A lovely fact about raku is that its name literally translates as ‘happiness in the accident’. This piece is 7 inches tall (10-3/4 inches with the fiber handle) and 3 to 3-1/2 inches wide from the base to the handles.

Raku firing really is one of the most natural techniques that you can encounter in pottery. In raku firing all of nature’s elements are used, earth, fire, air and water. The earth is used to make the pot, then it’s put into a reduction chamber kiln, then plunged into water. The cold water halts the firing process.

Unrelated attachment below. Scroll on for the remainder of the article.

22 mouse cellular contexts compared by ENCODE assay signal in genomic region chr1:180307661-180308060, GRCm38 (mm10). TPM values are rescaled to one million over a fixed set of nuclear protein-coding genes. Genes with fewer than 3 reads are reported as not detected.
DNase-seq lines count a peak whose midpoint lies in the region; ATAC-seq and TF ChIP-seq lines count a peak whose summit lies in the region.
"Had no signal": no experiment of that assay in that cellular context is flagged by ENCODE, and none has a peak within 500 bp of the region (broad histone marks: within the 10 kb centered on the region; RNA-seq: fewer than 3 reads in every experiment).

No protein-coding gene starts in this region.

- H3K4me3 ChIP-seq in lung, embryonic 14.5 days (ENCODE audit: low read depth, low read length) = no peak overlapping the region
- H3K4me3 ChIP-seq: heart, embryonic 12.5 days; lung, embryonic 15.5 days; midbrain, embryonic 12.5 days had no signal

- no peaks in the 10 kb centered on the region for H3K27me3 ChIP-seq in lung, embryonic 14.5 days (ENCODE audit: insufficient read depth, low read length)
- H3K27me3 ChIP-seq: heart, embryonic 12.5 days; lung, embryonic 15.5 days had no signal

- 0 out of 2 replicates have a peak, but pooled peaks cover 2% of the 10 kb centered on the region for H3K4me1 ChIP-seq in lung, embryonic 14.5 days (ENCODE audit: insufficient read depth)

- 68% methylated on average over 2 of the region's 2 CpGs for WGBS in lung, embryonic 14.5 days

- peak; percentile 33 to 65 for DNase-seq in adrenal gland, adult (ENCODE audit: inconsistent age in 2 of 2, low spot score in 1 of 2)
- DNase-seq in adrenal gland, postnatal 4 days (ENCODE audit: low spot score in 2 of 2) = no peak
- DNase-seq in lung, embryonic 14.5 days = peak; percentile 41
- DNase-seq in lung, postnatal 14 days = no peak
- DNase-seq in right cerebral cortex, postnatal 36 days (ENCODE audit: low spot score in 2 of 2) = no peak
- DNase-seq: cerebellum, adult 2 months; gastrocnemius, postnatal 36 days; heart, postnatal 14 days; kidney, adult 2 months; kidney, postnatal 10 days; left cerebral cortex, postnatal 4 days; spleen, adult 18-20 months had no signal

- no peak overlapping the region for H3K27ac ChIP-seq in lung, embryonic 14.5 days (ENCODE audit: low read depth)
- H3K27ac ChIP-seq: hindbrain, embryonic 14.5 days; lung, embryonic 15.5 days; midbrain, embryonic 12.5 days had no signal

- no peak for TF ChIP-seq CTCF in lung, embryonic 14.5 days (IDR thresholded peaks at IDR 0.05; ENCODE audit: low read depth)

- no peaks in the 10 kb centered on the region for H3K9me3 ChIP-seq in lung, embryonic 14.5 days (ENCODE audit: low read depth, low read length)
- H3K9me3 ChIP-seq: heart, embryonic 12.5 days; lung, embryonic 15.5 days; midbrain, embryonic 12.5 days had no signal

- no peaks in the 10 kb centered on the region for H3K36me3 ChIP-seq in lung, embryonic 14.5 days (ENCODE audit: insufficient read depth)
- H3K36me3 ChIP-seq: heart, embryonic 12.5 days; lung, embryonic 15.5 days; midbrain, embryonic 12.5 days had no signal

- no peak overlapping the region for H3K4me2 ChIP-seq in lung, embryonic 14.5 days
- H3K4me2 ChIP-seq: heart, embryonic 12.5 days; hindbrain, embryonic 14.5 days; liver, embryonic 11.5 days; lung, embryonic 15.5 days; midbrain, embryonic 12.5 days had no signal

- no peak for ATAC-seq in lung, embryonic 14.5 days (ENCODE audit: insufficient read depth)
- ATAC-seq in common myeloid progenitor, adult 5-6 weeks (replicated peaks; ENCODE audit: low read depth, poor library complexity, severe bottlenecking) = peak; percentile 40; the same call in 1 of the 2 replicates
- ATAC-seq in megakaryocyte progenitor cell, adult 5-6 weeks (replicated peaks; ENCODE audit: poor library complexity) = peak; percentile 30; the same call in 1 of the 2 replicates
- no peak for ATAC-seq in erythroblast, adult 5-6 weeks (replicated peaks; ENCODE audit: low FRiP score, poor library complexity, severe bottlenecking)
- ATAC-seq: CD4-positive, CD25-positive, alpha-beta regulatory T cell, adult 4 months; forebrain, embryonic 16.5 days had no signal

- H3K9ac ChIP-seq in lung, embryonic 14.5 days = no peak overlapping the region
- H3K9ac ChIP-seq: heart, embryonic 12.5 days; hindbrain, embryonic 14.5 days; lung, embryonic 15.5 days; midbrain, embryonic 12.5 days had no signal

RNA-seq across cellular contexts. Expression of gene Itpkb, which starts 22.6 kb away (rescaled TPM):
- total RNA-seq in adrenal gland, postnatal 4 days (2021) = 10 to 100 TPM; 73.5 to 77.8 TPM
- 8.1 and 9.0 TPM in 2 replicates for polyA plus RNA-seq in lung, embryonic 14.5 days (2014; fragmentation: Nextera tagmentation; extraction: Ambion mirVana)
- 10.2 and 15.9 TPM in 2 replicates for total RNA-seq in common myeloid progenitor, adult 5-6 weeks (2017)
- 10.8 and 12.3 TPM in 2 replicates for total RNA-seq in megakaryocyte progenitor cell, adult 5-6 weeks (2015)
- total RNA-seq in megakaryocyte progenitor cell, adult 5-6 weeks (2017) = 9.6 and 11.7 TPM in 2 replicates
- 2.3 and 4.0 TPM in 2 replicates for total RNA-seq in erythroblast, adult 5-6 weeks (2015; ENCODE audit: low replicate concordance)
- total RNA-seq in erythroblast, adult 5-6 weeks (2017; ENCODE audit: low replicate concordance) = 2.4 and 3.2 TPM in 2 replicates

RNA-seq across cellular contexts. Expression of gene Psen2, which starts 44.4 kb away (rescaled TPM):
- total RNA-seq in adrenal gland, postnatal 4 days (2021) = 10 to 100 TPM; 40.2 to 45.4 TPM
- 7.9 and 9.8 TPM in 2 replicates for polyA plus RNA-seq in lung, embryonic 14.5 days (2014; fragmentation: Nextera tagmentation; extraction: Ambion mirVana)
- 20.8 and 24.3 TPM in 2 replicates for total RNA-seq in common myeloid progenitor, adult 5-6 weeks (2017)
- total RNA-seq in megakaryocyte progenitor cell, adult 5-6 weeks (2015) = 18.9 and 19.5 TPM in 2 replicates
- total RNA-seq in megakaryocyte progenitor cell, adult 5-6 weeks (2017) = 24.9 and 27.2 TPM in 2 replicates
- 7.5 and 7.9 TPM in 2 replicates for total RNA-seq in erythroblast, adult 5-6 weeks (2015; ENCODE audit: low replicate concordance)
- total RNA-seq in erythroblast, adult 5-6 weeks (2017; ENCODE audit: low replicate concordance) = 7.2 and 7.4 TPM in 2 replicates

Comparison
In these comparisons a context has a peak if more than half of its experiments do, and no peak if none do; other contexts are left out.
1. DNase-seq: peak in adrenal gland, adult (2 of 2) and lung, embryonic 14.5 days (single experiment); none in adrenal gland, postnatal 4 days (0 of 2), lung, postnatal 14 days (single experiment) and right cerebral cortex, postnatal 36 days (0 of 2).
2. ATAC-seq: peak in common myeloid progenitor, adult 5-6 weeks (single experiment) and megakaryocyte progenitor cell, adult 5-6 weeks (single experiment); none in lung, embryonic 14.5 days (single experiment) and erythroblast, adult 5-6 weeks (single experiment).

Raku generally refers to a type of low-firing process that was inspired by traditional Japanese raku firing. Western-style raku usually involves removing pottery from the kiln while at bright red heat and placing it into containers with combustible materials. Once the materials ignite, the containers are closed. This produces an intense reduction atmosphere which effects the colors in glazes and clay bodies.

In 1580, the potter Chijiro is thought to be the first to produce this form of ware. He developed a low-fire pottery process in which he placed ware directly into a red-hot kiln, then once the glazes had melted, removed the ware from the still red-hot kiln and allowed the pottery to cool outside the kiln.“In commemoration of an auspicious day (6) in the 11th month in the year of Showa 58.” November 6, 1983